I’d get emails, support requests and Tweets that were prominent reminders of decisions and responsibilities that only *I *had to deal with.

When I’m working, that’s fine. It’s part of the job I signed up for.

But when it bleeds into the rest of my life, it’s a constant source of anxiety.

I tried a lot of things: meditating, taking long walks, “forcing” myself not to think about things.

But in reality, the only thing that truly worked for “disconnecting” was, quite literally, disconnecting.

I began turning off push notifications on my phone in the evenings.

If I was doing anything on the computer unrelated to Groove, I’d close my email client.

I stopped checking Twitter “just because.”


On the whole, those 3-5 hours of being totally disconnected every night have been one of the biggest breakthroughs in battling not just single founder stress, but *any *stress altogether.

Takeaway: You can do whatever helps you disconnect from your work, as long as you do something. For me, that meant turning off every reminder of Groove for a few hours a day.

3) I Started Taking Better Care of Myself.

Perhaps the most obvious — and most-often repeated — way to battle loneliness and anxiety is by getting healthier.

The problem is that “getting healthier” is absurdly vague. Where do you start?

And a Google search for “get healthier” yields millions of tips and solutions that are enough to overwhelm anyone.


For me, the mindset of “well if I want to be healthy, I need to exercise five times a week for the rest of my life” causes as much anxiety as what I was trying to cure in the first place.

So I started small.

I exercised once per week for a while.

That made it easier to step up to two.

And three.

Now, I look forward to my workouts, because I know that they’re helping me battle stress and making me happier.

In a similar vein, I began to stand instead of sitting.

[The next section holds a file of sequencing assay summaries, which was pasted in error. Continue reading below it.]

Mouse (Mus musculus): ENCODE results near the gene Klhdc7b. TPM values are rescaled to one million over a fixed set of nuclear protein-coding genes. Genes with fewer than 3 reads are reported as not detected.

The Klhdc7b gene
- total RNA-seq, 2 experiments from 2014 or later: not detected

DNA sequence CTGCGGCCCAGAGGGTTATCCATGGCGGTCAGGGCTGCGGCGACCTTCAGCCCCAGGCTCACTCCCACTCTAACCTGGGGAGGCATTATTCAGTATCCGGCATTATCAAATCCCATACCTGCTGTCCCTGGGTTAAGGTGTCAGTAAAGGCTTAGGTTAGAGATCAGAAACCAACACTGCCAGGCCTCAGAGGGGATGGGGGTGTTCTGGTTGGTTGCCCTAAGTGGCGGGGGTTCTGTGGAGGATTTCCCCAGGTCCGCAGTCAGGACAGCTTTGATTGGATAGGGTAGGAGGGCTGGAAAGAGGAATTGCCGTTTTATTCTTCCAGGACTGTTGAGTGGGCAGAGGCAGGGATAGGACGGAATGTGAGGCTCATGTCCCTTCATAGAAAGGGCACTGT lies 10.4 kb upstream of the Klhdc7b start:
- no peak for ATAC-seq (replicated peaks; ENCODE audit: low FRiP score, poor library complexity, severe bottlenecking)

I bought a standing desk, and started using it for an hour each day.

And then two hours.

And three hours.

Now, I spend about half of my day standing up, my back feels much better, and I don’t get into the same desk “slump” I would find myself in after being slouched over for ten hours straight.

Standing Desk
Standing Desk

These aren’t huge-scale health changes. They were tiny steps I took to improve my wellbeing, and even those small changes made a big impact on dealing with my founder loneliness.

Takeaway: Whether you’re a founder or not, getting healthier can go a long way toward helping you deal with your stress. And it doesn’t take changing your whole life. Start small, and the results will motivate you.

4) I Practice Openness With the Team.

Around the time we started this blog — an exercise in transparency with our audience — we began to be more open and transparent internally, too.

On our weekly call, I make an effort to bring our team in on the state of the business; where it’s going, how we’re doing, how far we are from breakeven, things like that.

I ask for feedback.

And then I act on it.

We’ve recently been automating this process with 15five, and it’s brought a lot of great changes to the business.


Having great people around me that have the ability, knowledge and willingness to offer feedback — brutal, honest insights — is hugely valuable.

And when I am feeling stressed about a choice I have to make, I talk to them about it.

To date, nothing bad has ever happened from asking the team to weigh in on founder-level decisions.

It brings us closer together, makes everyone happier and more invested in the business, and on a personal level, it makes me feel like I don’t sit on an island.

Takeaway: Being open and honest with your employees can go a long way in making you feel less isolated. And it has massive benefits for the team and your business, too. There’s a whole lot less that you “can’t” share than you probably think.

We’re All in This Together

Single founder loneliness sucks.

There’s no doubt about it, and there’s no way to avoid it altogether.

But hopefully my experiences can help you deal with it better.

To not be afraid to talk to people about your problems, like I was.

To not constantly be surrounded with reminders of the loneliness, like I was.

To not ignore the loneliness-crushing benefits of healthy habits, like I was.

And if you can’t think of anyone you’d want to share your burden with, then just share it below in the comments. We’ll all help each other.

Grow Blog
Alex Turnbull

Alex is the CEO & Founder of Groove. He loves to help other entrepreneurs build startups by sharing his own experiences from the trenches.

Read all of Alex's articles